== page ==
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Tuesday / October 22.
HomeNewsThe State of the Freedom of the Press in 2019

The State of the Freedom of the Press in 2019

This year Cision released its 10th annual Global State of the Media Report based on responses from 1,999 journalists globally, answering questions on everything from trust in the media to what role data plays in publishing decisions. What Cision hasn’t published until now are insights learned about journalists’ feelings relating to freedom of the press, a vital part of the worldwide communications infrastructure.

Across the globe, 49% of journalists feel freedom of the press is deteriorating, although in some countries that deterioration is felt more strongly than in others. The good news is that 65% of journalists don’t feel they’ve had to change their tone or language, and only 35% are concerned about the safety of themselves and their peers.

At 67%, Brazil tops the list of countries where journalists feel their freedom has deteriorated, while only 41% of Canadian journalists feel theirs’ is declining.

The U.S. sits in the middle at 57%, but within its borders 69% of journalists believe the public has lost trust in the media in the last year (Cronkite, we miss you).

As for changes journalists have experienced, 42% in the U.S. are increasingly concerned about safety, while 33% source their stories differently and 21% are concerned for operational security.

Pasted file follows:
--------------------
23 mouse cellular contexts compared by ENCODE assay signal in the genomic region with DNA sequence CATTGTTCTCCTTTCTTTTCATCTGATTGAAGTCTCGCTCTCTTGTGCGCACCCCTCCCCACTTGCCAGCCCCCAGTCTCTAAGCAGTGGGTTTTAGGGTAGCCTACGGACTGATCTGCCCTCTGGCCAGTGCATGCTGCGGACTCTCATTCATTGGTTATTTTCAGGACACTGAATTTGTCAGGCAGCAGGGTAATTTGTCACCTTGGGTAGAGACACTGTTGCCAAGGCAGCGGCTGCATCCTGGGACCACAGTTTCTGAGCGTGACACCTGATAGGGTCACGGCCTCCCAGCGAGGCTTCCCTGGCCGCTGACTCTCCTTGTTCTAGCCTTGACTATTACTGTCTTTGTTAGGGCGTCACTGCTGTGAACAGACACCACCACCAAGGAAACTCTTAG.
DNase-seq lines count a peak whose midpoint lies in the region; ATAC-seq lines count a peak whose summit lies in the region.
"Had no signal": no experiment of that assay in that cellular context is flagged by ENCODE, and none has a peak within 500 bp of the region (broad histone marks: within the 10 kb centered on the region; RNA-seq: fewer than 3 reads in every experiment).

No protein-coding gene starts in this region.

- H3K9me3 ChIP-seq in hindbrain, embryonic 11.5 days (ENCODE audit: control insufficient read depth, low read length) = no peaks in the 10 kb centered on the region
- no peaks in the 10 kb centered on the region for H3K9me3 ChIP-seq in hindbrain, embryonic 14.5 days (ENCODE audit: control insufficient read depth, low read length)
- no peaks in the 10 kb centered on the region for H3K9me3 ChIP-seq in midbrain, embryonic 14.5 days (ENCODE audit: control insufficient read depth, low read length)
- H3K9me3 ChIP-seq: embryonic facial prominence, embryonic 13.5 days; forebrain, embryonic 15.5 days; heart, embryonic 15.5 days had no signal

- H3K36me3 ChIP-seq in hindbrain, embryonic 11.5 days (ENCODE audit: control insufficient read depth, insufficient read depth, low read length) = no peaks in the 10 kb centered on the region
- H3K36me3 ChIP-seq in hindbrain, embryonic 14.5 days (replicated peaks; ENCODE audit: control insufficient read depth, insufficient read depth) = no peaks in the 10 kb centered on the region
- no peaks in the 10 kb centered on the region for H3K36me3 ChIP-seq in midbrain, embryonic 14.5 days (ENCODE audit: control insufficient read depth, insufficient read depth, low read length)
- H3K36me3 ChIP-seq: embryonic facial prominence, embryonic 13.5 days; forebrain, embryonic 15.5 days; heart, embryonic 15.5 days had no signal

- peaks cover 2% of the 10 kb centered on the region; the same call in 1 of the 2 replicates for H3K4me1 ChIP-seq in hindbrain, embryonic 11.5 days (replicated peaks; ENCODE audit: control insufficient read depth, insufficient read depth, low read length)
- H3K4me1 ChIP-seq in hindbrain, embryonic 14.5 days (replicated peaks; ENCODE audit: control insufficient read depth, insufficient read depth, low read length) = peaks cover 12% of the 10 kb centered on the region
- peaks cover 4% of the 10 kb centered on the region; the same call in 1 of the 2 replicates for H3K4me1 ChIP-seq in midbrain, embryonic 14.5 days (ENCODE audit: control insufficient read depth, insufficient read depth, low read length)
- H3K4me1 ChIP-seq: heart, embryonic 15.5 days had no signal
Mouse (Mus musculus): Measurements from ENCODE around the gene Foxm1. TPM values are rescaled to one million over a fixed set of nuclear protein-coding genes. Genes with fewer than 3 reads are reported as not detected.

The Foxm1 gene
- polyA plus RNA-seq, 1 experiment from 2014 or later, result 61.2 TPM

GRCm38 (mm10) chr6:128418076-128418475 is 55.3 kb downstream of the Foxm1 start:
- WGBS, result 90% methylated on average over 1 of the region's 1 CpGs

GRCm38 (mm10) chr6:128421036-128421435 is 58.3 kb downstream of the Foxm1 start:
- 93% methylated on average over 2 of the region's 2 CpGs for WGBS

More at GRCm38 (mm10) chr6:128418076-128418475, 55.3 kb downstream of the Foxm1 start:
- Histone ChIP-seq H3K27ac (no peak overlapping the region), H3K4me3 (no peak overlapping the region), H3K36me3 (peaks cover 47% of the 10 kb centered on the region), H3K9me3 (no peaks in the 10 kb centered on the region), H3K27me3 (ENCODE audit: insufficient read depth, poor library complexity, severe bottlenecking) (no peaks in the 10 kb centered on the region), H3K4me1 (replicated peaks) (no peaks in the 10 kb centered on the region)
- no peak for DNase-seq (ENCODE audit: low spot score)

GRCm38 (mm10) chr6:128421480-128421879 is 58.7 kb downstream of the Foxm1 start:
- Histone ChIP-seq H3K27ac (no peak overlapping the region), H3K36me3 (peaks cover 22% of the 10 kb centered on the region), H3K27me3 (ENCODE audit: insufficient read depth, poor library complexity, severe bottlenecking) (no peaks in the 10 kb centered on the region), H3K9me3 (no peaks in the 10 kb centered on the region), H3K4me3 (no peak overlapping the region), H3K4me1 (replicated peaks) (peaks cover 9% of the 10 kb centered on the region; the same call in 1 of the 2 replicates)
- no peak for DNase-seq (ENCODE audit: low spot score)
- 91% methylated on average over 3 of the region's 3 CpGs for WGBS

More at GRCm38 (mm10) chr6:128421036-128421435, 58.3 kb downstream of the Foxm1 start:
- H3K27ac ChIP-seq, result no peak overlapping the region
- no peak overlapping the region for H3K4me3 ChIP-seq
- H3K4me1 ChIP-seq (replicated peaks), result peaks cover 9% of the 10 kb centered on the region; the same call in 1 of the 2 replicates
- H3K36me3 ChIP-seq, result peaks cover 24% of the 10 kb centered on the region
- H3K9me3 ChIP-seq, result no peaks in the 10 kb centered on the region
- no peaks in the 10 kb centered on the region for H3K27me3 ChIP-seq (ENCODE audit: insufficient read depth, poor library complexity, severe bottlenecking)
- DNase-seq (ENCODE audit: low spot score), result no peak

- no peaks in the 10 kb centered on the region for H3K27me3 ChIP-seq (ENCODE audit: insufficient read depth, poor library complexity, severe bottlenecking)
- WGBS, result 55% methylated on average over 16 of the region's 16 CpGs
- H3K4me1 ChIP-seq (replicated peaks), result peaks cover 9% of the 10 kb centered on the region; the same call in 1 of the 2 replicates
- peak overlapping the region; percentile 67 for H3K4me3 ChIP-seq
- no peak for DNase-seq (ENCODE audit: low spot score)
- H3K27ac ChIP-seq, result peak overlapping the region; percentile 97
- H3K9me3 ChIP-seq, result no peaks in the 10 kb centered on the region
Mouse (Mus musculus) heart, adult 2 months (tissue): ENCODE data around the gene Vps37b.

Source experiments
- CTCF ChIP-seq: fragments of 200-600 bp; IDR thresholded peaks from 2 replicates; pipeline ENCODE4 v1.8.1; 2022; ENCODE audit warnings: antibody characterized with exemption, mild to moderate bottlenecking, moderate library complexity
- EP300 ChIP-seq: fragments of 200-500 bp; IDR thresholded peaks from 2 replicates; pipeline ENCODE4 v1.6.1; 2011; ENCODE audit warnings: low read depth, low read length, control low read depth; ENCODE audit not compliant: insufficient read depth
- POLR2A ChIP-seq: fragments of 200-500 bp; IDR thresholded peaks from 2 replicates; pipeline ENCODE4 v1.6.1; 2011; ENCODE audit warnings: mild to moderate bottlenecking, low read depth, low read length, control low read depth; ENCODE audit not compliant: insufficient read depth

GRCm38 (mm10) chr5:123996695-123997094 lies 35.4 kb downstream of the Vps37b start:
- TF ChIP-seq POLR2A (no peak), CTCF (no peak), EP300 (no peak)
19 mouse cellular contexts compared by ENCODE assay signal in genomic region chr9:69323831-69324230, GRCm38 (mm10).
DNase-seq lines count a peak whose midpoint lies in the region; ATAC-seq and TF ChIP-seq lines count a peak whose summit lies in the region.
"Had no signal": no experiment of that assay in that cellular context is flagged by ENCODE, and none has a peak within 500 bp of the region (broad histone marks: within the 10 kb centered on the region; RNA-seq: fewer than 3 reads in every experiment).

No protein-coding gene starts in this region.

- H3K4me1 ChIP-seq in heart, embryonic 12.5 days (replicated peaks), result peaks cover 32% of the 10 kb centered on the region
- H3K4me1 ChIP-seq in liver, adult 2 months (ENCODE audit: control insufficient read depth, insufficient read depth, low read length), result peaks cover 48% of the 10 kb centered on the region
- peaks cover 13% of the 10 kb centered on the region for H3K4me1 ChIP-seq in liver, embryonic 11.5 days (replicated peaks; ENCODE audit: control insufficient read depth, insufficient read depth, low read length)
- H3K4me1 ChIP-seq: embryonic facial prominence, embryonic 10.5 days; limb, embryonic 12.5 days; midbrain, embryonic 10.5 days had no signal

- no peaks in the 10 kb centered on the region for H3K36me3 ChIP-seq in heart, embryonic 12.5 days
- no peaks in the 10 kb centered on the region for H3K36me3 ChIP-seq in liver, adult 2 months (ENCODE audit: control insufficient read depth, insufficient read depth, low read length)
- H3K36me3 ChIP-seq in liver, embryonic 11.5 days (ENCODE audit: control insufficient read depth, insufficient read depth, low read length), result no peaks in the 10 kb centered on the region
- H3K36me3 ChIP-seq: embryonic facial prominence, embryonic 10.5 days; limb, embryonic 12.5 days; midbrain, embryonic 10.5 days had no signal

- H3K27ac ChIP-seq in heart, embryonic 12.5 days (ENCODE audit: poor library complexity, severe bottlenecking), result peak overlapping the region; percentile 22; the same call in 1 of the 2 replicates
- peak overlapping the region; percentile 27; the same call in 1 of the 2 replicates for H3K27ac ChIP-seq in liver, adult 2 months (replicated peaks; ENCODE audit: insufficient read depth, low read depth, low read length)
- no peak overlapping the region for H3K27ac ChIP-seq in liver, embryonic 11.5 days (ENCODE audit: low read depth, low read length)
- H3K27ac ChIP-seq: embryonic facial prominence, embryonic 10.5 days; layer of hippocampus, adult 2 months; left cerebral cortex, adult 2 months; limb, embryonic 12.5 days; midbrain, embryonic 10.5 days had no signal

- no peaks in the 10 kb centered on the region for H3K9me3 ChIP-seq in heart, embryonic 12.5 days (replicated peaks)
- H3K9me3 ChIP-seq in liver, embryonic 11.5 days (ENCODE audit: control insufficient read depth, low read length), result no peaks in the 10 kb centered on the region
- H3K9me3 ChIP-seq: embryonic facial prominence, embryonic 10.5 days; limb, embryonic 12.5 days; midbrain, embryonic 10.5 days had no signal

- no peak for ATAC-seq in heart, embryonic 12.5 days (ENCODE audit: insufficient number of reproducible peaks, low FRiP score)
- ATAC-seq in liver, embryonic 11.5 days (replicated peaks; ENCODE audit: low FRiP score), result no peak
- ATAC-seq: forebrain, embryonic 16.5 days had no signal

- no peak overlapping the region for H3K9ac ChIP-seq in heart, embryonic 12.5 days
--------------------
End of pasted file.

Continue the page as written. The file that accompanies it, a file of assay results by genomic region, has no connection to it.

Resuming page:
What this means for PR and comms pros

PR and comms pros couldn’t do their jobs without journalists, influencers and other media professionals. To ensure a healthy and vital free press, it’s imperative that PR goes beyond building relevant pitches (although that’s important too), to helping to support journalistic safety.

And of course continuing to provide relevant, engaging information and ideas.

This can be accomplished by providing data and evidence whenever possible to substantiate pitches, in addition to being more flexible in how you interact with journalists, even speaking anonymously, confidentially or on background when necessary.

 

Want more? See the full special report here.  

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